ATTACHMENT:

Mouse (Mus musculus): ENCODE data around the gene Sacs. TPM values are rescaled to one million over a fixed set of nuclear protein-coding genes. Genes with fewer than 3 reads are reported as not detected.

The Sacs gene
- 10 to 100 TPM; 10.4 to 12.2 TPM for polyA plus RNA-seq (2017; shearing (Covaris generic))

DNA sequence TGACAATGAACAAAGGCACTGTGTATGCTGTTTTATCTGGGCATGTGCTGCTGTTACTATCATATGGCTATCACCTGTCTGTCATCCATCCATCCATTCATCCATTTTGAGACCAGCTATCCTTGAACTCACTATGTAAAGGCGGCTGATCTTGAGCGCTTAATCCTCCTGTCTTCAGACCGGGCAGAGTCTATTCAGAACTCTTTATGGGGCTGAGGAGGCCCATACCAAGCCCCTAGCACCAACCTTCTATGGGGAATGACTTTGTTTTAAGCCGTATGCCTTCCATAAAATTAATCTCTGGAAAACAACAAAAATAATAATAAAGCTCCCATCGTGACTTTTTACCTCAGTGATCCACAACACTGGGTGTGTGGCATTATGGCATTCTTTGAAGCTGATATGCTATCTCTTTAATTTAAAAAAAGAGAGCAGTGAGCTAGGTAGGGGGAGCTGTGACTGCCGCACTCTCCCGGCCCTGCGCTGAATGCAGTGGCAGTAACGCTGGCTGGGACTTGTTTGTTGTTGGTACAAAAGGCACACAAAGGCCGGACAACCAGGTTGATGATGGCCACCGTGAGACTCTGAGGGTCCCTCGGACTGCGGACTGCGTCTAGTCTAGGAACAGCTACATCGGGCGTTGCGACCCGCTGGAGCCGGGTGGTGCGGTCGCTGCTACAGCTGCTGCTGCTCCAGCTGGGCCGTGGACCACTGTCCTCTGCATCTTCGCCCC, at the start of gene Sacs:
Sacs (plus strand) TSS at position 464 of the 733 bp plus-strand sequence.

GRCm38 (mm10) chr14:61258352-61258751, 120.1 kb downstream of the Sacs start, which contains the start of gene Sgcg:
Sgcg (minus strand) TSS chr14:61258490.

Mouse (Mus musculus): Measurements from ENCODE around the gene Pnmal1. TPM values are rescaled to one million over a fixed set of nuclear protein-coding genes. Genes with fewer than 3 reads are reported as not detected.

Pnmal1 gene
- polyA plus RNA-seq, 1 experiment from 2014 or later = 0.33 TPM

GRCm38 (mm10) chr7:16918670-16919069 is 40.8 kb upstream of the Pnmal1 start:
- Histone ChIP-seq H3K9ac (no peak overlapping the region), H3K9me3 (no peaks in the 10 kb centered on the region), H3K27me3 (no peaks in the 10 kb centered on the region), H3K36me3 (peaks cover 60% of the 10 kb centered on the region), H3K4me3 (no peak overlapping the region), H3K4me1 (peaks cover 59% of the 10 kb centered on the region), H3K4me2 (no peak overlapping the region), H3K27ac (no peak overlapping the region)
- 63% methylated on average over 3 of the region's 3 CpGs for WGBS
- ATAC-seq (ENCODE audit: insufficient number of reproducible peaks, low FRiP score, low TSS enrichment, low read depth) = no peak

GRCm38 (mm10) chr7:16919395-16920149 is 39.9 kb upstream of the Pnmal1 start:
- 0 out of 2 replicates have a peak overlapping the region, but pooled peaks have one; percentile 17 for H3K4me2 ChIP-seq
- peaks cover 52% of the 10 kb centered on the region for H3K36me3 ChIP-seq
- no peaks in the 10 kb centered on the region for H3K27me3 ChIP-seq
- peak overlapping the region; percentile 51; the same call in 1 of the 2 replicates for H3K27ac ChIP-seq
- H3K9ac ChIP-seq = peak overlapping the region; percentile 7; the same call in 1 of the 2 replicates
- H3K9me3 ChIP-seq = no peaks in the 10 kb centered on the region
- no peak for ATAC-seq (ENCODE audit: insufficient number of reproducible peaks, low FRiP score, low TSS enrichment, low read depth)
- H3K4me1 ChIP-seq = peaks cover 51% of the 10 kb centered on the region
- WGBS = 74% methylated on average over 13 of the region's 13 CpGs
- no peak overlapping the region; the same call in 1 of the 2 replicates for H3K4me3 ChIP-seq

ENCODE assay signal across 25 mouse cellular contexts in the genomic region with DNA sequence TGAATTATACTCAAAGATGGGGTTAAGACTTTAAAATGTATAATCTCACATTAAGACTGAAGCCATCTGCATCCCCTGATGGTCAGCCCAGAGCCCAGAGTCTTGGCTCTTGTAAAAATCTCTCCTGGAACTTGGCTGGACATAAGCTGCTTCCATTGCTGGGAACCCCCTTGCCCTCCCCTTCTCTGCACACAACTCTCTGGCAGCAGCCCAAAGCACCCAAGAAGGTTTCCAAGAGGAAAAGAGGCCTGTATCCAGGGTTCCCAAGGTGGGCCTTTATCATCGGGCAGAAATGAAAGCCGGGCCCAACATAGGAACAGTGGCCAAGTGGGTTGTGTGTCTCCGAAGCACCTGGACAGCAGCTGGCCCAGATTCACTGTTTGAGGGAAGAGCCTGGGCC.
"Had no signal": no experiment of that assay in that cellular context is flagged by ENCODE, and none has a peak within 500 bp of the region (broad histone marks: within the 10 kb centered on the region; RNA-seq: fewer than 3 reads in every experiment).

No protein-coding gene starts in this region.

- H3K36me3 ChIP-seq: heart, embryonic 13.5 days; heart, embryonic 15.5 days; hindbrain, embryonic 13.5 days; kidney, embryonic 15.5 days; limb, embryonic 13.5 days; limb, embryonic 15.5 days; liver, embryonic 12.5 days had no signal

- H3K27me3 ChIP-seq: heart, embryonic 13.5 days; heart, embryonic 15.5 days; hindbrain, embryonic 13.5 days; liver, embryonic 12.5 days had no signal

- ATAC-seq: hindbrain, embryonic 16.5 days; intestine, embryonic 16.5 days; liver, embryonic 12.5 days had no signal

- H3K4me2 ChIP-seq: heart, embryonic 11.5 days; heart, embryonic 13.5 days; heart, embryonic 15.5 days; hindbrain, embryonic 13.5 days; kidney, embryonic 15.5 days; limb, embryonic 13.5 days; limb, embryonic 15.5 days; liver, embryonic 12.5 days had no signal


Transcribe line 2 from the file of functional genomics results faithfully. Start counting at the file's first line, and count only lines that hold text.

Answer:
The Sacs gene